Hidden away in northern Vermont the band Big Spike Bluegrass plays to bluegrass fans all over New England, Connecticut, and New York State. While most people think that this genre of music is only played in the deep south, Big Spike band members, Neil Rossi and Matt Schrag, beg to differ.
Fiddler and mandolin player Neil Rossi hails from Boston, then moved to New York, and eventually landed in Vermont. Guitarist Matt Schrag, a mandolin player with other groups, was born in Virginia then moved around the country on to Oregon, Pennsylvania, Maryland, and then to Vermont.
It was interesting speaking with Neil and Matt as they explained what they loved about bluegrass music. Neil said that bluegrass, "Was invented by a single person, Bill Monroe. This is important because, for example, jazz is also an invented style of music, but there were many contributors, not a single person that invented it. Bluegrass alone has that distinction"
The music style is a combination of Irish, African, Blues, and Scottish. It was born out of the hearts of Appalachian immigrants. This is the kind of music that people play sitting home on their front porches. It brings the community together.
Earl Scruggs and Bill Monroe and his band, Bill Monroe's Bluegrass Boys, played at the Grand Ole Opry in December of 1945. Their combination of singing and style grabbed everyone attending. It was at this event when bluegrass music was born. Before anyone knew it other bands started to play bluegrass songs.
Bluegrass may have been born in the central Appalachian states but it has a sub culture in practically every state. Fans can be found in Illinois, California, and Massachusetts. It's also becoming popular in college campuses. So why is it hard to find in many states and why do people look oddly at those who like listening to it?
Neil and Matt said that bluegrass musicians don't like to promote themselves too much because the music is more about the community than anything else. Matt commented, "We can sit down and play music with people just hanging out because of the common language of bluegrass music. We can all play music together. There is very little separation between the stage musicians and the fans unlike most other genres of music."
Joining Neil and Matt in Big Spike Bluegrass are the rest of the band members: Bill Gaston, Michael Santosusso, and Freeman Corey. Each member has played bluegrass for many years and are alumni from other bluegrass bands like Smokin' Grass, The Spark Gap Wonderboys, Three Wheel Drive, The Joint Chiefs of Bluegrass, and The David Bromberg Band.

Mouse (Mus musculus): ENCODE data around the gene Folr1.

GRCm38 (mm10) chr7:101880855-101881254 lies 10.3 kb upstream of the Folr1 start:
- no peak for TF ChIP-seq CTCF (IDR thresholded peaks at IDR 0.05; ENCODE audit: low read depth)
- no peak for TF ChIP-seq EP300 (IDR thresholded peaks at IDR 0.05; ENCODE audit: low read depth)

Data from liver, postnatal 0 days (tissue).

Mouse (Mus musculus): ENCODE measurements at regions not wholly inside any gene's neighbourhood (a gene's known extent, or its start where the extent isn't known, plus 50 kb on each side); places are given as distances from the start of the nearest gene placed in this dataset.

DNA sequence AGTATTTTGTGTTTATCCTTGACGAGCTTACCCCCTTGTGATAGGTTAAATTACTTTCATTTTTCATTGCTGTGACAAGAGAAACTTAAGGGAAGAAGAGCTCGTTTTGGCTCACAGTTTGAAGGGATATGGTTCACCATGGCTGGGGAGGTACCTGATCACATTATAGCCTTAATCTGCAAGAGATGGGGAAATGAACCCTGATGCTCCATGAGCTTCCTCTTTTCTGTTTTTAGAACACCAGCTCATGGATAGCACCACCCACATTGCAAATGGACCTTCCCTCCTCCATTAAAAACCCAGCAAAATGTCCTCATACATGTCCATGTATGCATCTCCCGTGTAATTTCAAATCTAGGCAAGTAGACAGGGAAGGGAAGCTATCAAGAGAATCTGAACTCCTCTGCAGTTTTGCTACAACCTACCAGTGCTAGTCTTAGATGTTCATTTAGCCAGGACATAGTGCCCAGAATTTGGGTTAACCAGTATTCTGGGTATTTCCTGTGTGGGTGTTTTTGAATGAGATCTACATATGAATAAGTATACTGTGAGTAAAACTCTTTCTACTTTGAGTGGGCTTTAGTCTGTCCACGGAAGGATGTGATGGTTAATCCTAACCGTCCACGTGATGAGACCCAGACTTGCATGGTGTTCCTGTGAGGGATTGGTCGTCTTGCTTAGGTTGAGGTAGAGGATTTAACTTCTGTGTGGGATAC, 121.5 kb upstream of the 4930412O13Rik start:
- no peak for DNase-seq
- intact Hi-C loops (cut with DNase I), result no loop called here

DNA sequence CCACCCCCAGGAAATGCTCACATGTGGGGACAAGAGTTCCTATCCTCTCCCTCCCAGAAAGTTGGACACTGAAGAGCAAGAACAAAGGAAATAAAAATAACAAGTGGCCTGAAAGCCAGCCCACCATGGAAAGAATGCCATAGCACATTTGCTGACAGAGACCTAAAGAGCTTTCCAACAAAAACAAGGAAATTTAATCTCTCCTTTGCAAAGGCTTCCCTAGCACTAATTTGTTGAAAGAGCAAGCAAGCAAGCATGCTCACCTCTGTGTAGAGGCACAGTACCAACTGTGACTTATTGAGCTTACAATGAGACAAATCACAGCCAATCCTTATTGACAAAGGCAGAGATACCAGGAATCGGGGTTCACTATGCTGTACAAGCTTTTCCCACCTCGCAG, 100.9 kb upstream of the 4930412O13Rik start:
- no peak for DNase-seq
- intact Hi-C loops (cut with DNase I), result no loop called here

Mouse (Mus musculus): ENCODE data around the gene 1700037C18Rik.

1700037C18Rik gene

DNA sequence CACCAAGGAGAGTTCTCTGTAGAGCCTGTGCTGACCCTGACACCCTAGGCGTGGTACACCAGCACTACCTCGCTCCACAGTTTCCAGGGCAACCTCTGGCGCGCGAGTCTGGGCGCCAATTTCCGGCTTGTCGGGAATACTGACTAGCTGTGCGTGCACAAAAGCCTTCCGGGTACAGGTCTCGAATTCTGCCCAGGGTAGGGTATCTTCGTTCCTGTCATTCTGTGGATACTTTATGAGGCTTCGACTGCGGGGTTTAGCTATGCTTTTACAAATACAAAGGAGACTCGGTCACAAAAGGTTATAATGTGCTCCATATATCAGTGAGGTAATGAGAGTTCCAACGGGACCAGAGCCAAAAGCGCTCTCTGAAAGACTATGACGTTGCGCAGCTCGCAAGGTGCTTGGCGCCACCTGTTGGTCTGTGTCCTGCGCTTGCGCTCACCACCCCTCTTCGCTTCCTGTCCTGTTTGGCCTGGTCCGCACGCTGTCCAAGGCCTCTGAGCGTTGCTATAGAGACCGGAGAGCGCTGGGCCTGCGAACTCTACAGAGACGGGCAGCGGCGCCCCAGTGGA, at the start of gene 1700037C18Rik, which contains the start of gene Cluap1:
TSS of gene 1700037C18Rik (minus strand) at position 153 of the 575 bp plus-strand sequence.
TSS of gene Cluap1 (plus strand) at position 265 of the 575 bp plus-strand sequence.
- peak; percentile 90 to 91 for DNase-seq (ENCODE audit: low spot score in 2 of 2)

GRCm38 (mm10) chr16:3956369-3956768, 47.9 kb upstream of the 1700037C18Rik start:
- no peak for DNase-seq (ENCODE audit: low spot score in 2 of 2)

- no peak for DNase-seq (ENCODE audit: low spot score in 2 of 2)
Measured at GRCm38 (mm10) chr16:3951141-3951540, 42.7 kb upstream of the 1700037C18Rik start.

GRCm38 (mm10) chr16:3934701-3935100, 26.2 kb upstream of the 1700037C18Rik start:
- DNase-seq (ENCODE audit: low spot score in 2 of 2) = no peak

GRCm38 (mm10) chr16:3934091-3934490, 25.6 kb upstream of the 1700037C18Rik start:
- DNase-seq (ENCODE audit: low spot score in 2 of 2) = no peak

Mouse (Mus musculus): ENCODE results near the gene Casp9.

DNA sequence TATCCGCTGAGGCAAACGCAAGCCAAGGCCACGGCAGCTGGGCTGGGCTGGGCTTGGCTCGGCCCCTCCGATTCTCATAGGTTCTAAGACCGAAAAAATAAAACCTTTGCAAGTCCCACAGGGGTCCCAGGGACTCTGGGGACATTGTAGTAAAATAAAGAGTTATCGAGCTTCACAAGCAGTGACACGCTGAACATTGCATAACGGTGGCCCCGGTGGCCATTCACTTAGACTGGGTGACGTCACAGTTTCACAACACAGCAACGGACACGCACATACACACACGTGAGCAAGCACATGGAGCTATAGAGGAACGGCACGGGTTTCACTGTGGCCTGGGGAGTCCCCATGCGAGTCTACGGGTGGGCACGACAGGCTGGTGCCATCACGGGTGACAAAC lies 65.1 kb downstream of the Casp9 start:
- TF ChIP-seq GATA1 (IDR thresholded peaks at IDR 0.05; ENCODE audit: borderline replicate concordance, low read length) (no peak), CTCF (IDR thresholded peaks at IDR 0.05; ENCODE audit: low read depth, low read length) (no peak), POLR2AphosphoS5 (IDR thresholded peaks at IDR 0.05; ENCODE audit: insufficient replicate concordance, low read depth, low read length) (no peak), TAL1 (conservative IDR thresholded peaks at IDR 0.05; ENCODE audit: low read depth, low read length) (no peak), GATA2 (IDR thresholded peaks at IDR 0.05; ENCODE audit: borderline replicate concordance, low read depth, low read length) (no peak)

Big Spike was formed in 2002 as an outgrowth of the group, Two Chord Jones.
When asked what was so special about Big Spike, Rossi and Schrag said that they play and sing bluegrass music the right way. With impeccable vocal harmonies, a powerful stage presence, a sense of humor, and mastery of their instruments. They bring back a sense of the "golden age" of bluegrass.
The band plays hard-driving traditional bluegrass, with an emphasis on 3 and 4-part harmonies. They feature twin fiddles and solid original material in the traditional style. Its members are long-time mainstays of the New England bluegrass scene.
The best part, explains Matt and Neil, is that they are not a full-time band and play as much or as little as they want. But, as a group, the decided not to perform in any bars because Big Spike wants to be listened to and not just be background music. The group sounds good together and the response that they've been getting is great.
Big Spike usually sticks to touring Vermont, Upstate New York, Canada, and New Hampshire but aren't averse to traveling to other states.
The group is not a cover band and prefers to sing their own material. At this time Big Spike is working on their third CD which is untitled but their previous two, "Cheatin', Lying, Leavin', Crying" and "A New Day" can be found on CDBaby.
Many of their gigs might be bluegrass festivals but the band does perform at private parties and even weddings. The key, Rossi and Schrag explained, is to expose bluegrass music to a new class of listeners. They just want to make sure that bluegrass remains true bluegrass without the influences of other music styles.
When they aren't touring and playing bluegrass festivals, Big Spike members write new material, sing, and enjoy their love of music.
Here's a video of the band playing "Black Diamond Run." Neil Rossi is on the mandolin, second from the left and Matt Schrag is second from the right playing the guitar.
Listen to this wonderful group, you just might end up becoming a fan of bluegrass.